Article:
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1/2. A 10-year case report and current clinical review of chronic beta-hemolytic streptococcal keratoconjunctivitis.

    BACKGROUND: Streptococcus is a common source of bacterial keratoconjunctivitis in adults. Affected patients often report decreased vision, foreign body sensation, redness, and a mucous discharge. Clinical signs reveal diffuse conjunctival injection, a conjunctival papillary response, corneal superficial punctate keratitis, and a mucopurulent discharge with corresponding visual acuity decrease. Culturing is mandatory in hyperacute cases and broad-spectrum treatment is advised until culture results are definitive. Recurrent cases may change in clinical appearance. Bacterial exotoxins may induce a severe inflammatory response as well. CASE REPORT: A case of bilateral recurrent bacterial keratoconjunctivitis in a 61-year-old man is reported, as well as a current clinical review of the literature. Aerobic culture yielded streptococcus pyogenes, a beta-hemolytic group A streptococcus. After unsuccessful broad-spectrum antibiotic treatment with several agents, culture and sensitivity testing confirmed the diagnosis and adjustment of the treatment plan accordingly was successful. During the following 10 years, there were six episodes in the left eye and three episodes in the right eye with resultant inflammation and comeal pannus. Recent repeat culture and sensitivity testing showed that the streptococcus had changed to an atypical presentation. The university laboratory reported the findings to the State Department of public health, as this was a nonrespiratory isolate of group A streptococcus. CONCLUSION: Although culture is indicated in hyperacute bacterial keratoconjunctivitis, consider sensitivity testing in non-responsive cases. If the condition is recurrent and the clinical presentation appears different from previous episodes, suspect that the initial pathogen may be changing. Severe secondary inflammation may occur due to bacterial exotoxin reactions. Identification of the underlying causes is advised.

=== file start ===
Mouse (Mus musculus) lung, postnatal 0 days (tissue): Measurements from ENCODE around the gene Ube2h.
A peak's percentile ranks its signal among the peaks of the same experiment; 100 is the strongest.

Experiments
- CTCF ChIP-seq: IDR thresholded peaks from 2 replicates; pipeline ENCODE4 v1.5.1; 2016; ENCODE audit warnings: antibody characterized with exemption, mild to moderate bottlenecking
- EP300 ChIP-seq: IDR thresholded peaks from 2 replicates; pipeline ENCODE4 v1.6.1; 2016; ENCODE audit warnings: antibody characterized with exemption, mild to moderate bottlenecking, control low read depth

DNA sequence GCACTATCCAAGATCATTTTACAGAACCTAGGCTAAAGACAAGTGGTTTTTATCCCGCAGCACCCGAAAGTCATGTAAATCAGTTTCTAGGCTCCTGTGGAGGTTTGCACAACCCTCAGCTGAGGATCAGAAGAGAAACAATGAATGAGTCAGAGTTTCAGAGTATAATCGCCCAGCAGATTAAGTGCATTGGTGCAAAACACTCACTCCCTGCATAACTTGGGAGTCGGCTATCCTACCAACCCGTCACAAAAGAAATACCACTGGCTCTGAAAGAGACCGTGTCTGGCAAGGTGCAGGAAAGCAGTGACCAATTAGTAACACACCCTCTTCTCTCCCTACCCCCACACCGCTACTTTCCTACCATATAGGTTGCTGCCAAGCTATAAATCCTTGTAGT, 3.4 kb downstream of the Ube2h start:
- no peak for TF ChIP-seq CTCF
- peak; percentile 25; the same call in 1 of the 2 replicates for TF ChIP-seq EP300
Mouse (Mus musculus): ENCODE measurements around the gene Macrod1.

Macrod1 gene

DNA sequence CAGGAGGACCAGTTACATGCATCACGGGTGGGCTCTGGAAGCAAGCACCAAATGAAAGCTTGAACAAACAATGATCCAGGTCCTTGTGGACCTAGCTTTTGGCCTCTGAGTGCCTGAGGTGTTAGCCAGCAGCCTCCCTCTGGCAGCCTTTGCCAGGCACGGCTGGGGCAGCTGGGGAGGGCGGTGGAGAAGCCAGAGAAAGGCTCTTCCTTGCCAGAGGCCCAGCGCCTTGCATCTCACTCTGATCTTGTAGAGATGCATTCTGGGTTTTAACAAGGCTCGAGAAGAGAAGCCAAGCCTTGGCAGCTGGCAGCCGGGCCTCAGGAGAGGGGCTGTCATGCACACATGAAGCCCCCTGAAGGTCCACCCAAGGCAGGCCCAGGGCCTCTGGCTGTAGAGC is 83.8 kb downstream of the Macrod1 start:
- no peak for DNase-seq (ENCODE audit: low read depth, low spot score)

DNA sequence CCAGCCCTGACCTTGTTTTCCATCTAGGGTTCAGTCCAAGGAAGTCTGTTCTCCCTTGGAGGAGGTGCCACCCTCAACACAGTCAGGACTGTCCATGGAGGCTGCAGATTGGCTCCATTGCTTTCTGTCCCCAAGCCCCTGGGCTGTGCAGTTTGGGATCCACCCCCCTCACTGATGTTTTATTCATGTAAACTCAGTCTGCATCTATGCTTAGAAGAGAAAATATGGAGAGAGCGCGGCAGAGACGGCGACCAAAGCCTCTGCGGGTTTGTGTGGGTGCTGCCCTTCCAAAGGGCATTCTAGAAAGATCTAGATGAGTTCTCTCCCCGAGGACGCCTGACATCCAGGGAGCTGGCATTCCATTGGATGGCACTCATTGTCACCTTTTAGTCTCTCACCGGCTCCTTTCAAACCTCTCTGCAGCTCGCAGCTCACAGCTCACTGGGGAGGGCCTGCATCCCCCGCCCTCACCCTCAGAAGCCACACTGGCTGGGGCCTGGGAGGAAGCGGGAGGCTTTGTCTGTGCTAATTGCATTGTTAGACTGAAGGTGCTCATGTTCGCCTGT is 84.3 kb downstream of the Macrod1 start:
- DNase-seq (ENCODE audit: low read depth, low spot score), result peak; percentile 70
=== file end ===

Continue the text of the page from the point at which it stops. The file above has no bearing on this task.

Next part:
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2/2. Microsporidial keratoconjunctivitis in acquired immunodeficiency syndrome.

    We describe three patients with acquired immunodeficiency syndrome who presented with a bilateral coarse superficial epithelial keratitis due to infection with the protozoal parasite Microspora, encephalitozoon cuniculi. Despite the extent of the corneal surface disease, conjunctival inflammation was minimal. visual acuity ranged from 20/20 to 20/200. In one patient, the keratitis was complicated by the development of a surface defect with secondary pseudomonas species infection. All patients had a history of exposure to household pets. Standard cultures were negative. diagnosis was established in two of the three cases based on characteristic appearance of the protozoan in conjunctival scrapings. Electron microscopy of a conjunctival biopsy specimen in one patient confirmed the species. No recognized effective treatment is available for this infection.
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